Google Plus is a great place to share amazing photos and meet noteworthy people from all over the world. While photo sharing can be a fun thing to do on Social Media, it can also get you into deep trouble with other photographers and license holders. In this tutorial I will show you how to properly share photos on Google Plus that will help create a better user experience for everyone.
Best Practices For Sharing Photos on Google Plus
When uploading your photos
1. Write A Description
When uploading your own photos on Google+ be sure to write a description about your experience. You can also use hashtags to describe your photo with words such as #beachphotos, #nightphotos, or anything else pertinent to your image. Just don’t over do it.
2. Geotag your photos
Geotagging is easy. Let others know where you took your photo.
3. Add A Watermark
Optionally add a watermark to your images so that people will see that you are the copyright owner of this image in case it goes viral.
4. Toot your horn
Make sure that you clearly communicate that you took the photo. Sometimes just saying “Photo by me” will do the trick. However talking about your photo and experience will get you much more social interactions.
When uploading other people’s Photos.
Directly uploading other people’s photos is generally frowned upon once people realize that you didn’t really take those photos. You should take great care that you are not infringing on someone else’s copyright or intellectual property when engaging in this practice. When in doubt use your own photos or licensed images that you paid for and/or have permission to use.
When Re-sharing other people’s photos
Re-sharing other people’s photos is the best way to show a Photographer or Artist that you appreciate their hard work.
If you insist upon uploading another person’s photos without permission
1. Preserve the artist’s watermark.
By removing or cropping a watermark and then uploading the image as your own could end up costing you or your business much more money than what it cost to buy the photo for special use.
2. Place a link to the author’s photo or bio
By placing a link to the original author’s photo or bio, you are giving credit to the original image author. Who knows? You may even make a friend instead of an enemy. Doing this will not protect you from copyright infringement.
3. Do not resell other people’s photos
I personally saw someone do this on Google Plus. They downloaded another Photographer’s image, cropped the watermark, then put the image up for sale on their own website. Doing something like this can be very foolish and get you into a very costly lawsuit. With the advancements in image search technology it’s very easy to track down copyright violators. It’s not worth it.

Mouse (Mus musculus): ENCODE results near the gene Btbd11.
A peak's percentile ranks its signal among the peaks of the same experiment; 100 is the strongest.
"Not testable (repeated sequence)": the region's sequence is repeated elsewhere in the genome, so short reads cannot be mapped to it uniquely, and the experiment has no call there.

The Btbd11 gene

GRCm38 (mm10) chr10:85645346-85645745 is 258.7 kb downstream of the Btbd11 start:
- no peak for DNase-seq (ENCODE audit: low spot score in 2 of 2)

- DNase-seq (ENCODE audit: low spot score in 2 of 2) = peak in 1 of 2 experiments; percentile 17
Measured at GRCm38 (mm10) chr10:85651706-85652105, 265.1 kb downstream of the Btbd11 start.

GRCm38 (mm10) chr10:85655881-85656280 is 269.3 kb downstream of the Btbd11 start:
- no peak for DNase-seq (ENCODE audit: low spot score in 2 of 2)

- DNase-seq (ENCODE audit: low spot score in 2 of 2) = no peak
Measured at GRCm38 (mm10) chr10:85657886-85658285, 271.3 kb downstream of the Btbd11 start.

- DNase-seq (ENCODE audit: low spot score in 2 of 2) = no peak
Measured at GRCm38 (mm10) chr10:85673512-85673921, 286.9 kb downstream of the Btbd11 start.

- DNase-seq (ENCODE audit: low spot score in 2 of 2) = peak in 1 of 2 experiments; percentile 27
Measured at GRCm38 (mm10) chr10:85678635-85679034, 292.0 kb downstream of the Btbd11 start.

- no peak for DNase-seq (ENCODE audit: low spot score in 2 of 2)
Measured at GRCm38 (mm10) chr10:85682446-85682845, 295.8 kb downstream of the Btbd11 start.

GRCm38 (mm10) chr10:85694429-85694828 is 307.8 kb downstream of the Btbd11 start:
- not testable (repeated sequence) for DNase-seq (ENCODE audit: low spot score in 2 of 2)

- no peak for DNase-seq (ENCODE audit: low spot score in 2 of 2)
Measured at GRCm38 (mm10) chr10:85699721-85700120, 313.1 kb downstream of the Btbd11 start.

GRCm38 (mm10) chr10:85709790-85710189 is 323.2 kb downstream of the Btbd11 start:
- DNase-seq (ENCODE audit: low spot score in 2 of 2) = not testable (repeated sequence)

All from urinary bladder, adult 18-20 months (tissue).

4. Give the Photographer credit
Give the Photographer some credit for their hard work. Since you don’t have permission to use their intellectual property you should at least place a link back or mention who created the image.
To watermark or to not watermark your images?
I personally believe that watermarking your images is a great idea although it can reduce the aesthetic value of your photos. There are caveats that go with adding and not adding a watermark. The choice is yours so choose wisely.
Things that you should NOT do
1. Posting images with links to irrelevant content for the sole purpose of abusing the Google+ 1 system can get your profile or page red flagged for abuse. Personally I think there are better ways to get people to like your content across social media.
2. Post other people’s photos or intellectual property without having the proper license or permission.
3. Don’t take credit for other people’s hard work. I have seen people do this on Google Plus and it’s just flat out wrong. You don’t gotta infringe on people’s copyright to make friends on Google+.
4. Making memes without having the proper content license or permission from the Photographer can be a serious issue. When in doubt use a Royalty Free or a Creative Commons image license to create memes. Online Meme Generators are probably the best place to do this.
What About Fair Use?
Fair use is generally used to criticize, parody or comment upon copyrighted works. Fair use can also be used for educational purposes without commercial intent. For more information about Fair Use Laws please visit the following resources.
- Fair Use Laws (Stanford University)
- Copyright Fair Use and How it Works for Online Images (Social Media Examiner)
- The Best Ways To Be Sure You’re Using Online Photos Legally (Lifehacker.com)
For examples of copyright violations on Google Plus see +Copyright Violation
It’s always a good idea to protect your work by watermarking your images and stating that you took the photo when uploading to Google Plus or other social media platforms. If you must share someone else’s work without their permission, you should at the very least link back to their source images. Although you won’t be immune from copyright infringement you can at least show that you are not intentionally trying to violate copyright laws. If you are unsure about copyright infringement, please contact a copyright attorney for legal counsel.
All photos in this tutorial are public domain or are licensed stock photos from GenStockPhoto.com. Special thanks to +Karl Louis for input and inspiration for writing this post.
This is an incomplete work. I invite improvements.